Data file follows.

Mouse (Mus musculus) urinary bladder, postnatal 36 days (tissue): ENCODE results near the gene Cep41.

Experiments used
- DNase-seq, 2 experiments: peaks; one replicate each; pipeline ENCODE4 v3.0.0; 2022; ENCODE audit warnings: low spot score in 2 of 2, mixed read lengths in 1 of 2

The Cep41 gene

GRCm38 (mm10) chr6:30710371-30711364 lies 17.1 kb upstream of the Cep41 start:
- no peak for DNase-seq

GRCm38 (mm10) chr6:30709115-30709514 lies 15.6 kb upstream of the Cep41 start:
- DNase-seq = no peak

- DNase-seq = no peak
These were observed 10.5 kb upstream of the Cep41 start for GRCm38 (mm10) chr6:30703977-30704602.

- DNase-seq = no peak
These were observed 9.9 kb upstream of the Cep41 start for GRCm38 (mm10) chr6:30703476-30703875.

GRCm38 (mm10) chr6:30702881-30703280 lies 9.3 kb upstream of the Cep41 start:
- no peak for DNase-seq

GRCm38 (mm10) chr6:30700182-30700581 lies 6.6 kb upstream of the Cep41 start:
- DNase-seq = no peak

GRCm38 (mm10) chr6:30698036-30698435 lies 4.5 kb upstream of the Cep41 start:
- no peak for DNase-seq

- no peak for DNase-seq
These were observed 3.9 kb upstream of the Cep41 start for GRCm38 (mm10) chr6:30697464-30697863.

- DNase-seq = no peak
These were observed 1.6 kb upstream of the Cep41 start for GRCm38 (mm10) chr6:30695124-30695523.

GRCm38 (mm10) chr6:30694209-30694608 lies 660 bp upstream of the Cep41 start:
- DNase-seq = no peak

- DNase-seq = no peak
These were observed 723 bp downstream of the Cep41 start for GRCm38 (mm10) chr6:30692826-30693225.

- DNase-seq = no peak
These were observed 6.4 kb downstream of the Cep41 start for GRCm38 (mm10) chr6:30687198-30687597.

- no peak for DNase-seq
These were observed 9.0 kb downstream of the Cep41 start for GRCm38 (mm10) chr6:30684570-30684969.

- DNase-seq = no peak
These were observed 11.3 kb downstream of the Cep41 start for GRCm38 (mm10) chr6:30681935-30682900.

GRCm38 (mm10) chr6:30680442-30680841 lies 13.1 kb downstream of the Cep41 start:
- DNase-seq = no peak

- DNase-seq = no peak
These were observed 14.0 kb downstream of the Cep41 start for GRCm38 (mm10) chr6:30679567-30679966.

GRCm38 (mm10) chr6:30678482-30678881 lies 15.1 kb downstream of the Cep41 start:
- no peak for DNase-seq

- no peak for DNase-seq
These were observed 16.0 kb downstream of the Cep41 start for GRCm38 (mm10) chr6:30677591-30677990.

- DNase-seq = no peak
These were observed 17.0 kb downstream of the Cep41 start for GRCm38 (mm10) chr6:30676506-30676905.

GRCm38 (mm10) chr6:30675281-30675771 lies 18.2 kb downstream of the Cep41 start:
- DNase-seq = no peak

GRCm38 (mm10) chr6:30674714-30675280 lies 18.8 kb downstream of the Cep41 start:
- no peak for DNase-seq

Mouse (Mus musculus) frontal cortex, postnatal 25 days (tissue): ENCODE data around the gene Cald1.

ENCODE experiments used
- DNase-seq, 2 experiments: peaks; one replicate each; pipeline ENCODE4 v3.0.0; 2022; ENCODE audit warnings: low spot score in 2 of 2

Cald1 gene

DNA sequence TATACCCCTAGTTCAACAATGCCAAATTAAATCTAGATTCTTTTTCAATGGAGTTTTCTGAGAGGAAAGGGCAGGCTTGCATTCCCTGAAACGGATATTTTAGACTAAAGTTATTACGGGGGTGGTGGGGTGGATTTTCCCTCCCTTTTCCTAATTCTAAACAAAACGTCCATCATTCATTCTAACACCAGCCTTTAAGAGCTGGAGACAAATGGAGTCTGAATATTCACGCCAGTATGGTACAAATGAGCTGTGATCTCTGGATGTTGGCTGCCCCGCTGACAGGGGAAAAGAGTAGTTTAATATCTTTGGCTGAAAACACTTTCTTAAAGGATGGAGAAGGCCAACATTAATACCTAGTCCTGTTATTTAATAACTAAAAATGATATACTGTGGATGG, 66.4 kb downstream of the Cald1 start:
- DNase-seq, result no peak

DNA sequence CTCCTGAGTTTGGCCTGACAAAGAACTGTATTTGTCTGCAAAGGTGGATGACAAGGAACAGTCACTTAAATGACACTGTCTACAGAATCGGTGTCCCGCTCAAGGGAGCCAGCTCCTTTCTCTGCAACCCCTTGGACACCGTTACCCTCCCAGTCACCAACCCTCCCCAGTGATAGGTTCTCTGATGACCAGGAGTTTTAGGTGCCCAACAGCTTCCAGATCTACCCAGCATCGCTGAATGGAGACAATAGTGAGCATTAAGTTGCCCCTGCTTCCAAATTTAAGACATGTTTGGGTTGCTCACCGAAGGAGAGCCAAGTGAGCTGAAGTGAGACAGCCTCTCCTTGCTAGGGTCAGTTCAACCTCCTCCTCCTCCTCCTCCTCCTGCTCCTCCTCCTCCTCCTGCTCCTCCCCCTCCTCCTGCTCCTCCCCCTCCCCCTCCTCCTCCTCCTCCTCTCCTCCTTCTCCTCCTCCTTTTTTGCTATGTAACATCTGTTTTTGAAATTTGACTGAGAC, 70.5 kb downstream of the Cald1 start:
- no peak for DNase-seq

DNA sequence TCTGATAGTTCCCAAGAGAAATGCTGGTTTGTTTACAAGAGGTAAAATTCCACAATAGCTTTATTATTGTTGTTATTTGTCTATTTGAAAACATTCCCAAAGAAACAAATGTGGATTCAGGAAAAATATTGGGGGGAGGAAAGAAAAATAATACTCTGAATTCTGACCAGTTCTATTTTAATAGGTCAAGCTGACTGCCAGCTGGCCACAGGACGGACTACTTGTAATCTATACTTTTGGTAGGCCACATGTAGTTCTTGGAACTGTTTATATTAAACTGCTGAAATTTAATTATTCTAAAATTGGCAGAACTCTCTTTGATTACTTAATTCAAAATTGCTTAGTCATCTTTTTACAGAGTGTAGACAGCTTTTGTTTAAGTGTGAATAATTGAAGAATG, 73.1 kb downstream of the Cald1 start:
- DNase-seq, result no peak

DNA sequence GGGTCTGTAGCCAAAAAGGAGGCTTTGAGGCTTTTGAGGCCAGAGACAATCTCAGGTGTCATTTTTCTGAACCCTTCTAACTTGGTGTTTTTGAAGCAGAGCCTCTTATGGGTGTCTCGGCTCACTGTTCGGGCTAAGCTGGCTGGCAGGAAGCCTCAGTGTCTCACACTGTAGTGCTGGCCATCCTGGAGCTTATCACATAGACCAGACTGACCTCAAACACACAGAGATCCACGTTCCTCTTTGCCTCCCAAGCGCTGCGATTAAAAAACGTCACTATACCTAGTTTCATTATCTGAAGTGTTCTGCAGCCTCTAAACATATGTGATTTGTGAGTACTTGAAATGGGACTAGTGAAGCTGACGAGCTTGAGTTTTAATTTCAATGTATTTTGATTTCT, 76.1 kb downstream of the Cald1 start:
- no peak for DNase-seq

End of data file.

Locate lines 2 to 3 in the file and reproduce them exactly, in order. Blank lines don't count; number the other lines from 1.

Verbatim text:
Experiments used
- DNase-seq, 2 experiments: peaks; one replicate each; pipeline ENCODE4 v3.0.0; 2022; ENCODE audit warnings: low spot score in 2 of 2, mixed read lengths in 1 of 2